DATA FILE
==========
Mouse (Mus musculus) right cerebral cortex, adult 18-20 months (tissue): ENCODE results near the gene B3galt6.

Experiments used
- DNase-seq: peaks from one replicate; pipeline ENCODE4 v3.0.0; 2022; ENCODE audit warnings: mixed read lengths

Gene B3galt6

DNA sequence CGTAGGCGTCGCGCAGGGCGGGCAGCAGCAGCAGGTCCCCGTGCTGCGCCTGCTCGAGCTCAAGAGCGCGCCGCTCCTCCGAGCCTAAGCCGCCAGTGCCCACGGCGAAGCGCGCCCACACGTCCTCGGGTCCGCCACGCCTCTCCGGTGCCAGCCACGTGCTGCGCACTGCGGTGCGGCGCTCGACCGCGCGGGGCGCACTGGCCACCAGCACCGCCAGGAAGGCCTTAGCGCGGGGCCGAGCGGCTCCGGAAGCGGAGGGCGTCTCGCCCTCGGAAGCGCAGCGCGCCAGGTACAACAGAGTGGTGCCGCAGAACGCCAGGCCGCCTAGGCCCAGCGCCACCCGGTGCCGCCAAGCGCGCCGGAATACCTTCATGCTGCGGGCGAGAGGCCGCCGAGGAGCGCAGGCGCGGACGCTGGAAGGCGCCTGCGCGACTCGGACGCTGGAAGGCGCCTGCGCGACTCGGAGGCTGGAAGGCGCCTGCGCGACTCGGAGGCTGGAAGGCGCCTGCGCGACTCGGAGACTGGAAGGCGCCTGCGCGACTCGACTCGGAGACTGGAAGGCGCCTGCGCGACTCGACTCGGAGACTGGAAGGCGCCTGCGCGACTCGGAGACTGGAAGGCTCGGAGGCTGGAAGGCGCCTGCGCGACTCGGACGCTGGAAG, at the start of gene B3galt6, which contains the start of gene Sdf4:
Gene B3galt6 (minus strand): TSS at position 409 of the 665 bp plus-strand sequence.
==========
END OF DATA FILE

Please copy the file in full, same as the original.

Mouse (Mus musculus) right cerebral cortex, adult 18-20 months (tissue): ENCODE results near the gene B3galt6.

Experiments used
- DNase-seq: peaks from one replicate; pipeline ENCODE4 v3.0.0; 2022; ENCODE audit warnings: mixed read lengths

Gene B3galt6

DNA sequence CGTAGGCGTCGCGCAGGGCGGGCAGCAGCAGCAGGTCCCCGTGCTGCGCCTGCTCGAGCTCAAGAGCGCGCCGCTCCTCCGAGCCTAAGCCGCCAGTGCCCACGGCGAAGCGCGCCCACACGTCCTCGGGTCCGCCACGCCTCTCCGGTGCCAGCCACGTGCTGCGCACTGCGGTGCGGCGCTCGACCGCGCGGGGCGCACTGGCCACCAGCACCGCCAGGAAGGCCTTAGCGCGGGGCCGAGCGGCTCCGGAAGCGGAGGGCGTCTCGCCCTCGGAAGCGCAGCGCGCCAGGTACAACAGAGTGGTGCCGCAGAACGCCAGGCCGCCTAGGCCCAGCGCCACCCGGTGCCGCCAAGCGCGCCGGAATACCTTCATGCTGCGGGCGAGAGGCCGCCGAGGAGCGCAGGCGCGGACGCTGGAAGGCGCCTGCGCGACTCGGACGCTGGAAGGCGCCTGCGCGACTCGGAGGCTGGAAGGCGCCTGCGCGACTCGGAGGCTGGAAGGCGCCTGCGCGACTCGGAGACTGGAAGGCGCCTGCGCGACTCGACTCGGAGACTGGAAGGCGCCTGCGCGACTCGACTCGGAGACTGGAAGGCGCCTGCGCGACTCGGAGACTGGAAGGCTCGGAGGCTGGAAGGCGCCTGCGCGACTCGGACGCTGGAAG, at the start of gene B3galt6, which contains the start of gene Sdf4:
Gene B3galt6 (minus strand): TSS at position 409 of the 665 bp plus-strand sequence.